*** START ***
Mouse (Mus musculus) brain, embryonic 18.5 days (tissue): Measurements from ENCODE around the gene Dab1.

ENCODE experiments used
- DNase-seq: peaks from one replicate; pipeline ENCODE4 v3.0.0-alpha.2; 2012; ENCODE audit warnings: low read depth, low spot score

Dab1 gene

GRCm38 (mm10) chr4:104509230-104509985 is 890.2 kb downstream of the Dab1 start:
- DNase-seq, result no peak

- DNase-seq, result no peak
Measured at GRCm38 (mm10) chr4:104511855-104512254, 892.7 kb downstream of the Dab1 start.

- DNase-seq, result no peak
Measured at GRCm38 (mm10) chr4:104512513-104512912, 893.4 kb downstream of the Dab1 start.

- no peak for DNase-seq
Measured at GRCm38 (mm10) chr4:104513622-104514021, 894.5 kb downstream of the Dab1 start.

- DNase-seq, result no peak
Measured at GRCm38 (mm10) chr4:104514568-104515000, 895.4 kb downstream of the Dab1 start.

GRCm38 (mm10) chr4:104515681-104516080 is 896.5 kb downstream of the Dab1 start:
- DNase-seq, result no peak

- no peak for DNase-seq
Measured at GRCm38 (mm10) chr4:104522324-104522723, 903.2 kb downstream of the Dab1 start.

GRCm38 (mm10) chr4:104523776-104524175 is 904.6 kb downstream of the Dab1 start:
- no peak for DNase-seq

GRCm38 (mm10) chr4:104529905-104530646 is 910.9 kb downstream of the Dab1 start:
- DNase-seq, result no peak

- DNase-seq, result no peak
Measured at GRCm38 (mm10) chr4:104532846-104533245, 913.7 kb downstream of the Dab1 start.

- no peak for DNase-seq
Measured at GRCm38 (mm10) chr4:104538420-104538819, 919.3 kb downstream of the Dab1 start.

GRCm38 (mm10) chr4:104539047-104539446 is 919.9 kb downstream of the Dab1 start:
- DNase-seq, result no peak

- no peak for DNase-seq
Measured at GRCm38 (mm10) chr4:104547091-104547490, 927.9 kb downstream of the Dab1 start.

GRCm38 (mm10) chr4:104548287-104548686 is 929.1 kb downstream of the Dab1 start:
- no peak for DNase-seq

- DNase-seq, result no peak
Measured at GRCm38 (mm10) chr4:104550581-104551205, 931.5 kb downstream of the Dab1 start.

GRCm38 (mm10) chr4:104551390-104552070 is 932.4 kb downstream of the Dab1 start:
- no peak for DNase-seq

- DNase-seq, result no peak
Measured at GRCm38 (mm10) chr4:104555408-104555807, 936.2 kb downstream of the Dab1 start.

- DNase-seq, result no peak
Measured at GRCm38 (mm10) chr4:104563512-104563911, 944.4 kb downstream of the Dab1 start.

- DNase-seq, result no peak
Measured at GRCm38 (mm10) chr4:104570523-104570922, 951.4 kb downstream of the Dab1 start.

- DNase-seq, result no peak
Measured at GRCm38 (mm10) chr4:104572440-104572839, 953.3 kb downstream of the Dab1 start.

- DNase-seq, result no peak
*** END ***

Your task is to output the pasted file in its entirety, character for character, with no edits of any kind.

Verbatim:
Mouse (Mus musculus) brain, embryonic 18.5 days (tissue): Measurements from ENCODE around the gene Dab1.

ENCODE experiments used
- DNase-seq: peaks from one replicate; pipeline ENCODE4 v3.0.0-alpha.2; 2012; ENCODE audit warnings: low read depth, low spot score

Dab1 gene

GRCm38 (mm10) chr4:104509230-104509985 is 890.2 kb downstream of the Dab1 start:
- DNase-seq, result no peak

- DNase-seq, result no peak
Measured at GRCm38 (mm10) chr4:104511855-104512254, 892.7 kb downstream of the Dab1 start.

- DNase-seq, result no peak
Measured at GRCm38 (mm10) chr4:104512513-104512912, 893.4 kb downstream of the Dab1 start.

- no peak for DNase-seq
Measured at GRCm38 (mm10) chr4:104513622-104514021, 894.5 kb downstream of the Dab1 start.

- DNase-seq, result no peak
Measured at GRCm38 (mm10) chr4:104514568-104515000, 895.4 kb downstream of the Dab1 start.

GRCm38 (mm10) chr4:104515681-104516080 is 896.5 kb downstream of the Dab1 start:
- DNase-seq, result no peak

- no peak for DNase-seq
Measured at GRCm38 (mm10) chr4:104522324-104522723, 903.2 kb downstream of the Dab1 start.

GRCm38 (mm10) chr4:104523776-104524175 is 904.6 kb downstream of the Dab1 start:
- no peak for DNase-seq

GRCm38 (mm10) chr4:104529905-104530646 is 910.9 kb downstream of the Dab1 start:
- DNase-seq, result no peak

- DNase-seq, result no peak
Measured at GRCm38 (mm10) chr4:104532846-104533245, 913.7 kb downstream of the Dab1 start.

- no peak for DNase-seq
Measured at GRCm38 (mm10) chr4:104538420-104538819, 919.3 kb downstream of the Dab1 start.

GRCm38 (mm10) chr4:104539047-104539446 is 919.9 kb downstream of the Dab1 start:
- DNase-seq, result no peak

- no peak for DNase-seq
Measured at GRCm38 (mm10) chr4:104547091-104547490, 927.9 kb downstream of the Dab1 start.

GRCm38 (mm10) chr4:104548287-104548686 is 929.1 kb downstream of the Dab1 start:
- no peak for DNase-seq

- DNase-seq, result no peak
Measured at GRCm38 (mm10) chr4:104550581-104551205, 931.5 kb downstream of the Dab1 start.

GRCm38 (mm10) chr4:104551390-104552070 is 932.4 kb downstream of the Dab1 start:
- no peak for DNase-seq

- DNase-seq, result no peak
Measured at GRCm38 (mm10) chr4:104555408-104555807, 936.2 kb downstream of the Dab1 start.

- DNase-seq, result no peak
Measured at GRCm38 (mm10) chr4:104563512-104563911, 944.4 kb downstream of the Dab1 start.

- DNase-seq, result no peak
Measured at GRCm38 (mm10) chr4:104570523-104570922, 951.4 kb downstream of the Dab1 start.

- DNase-seq, result no peak
Measured at GRCm38 (mm10) chr4:104572440-104572839, 953.3 kb downstream of the Dab1 start.

- DNase-seq, result no peak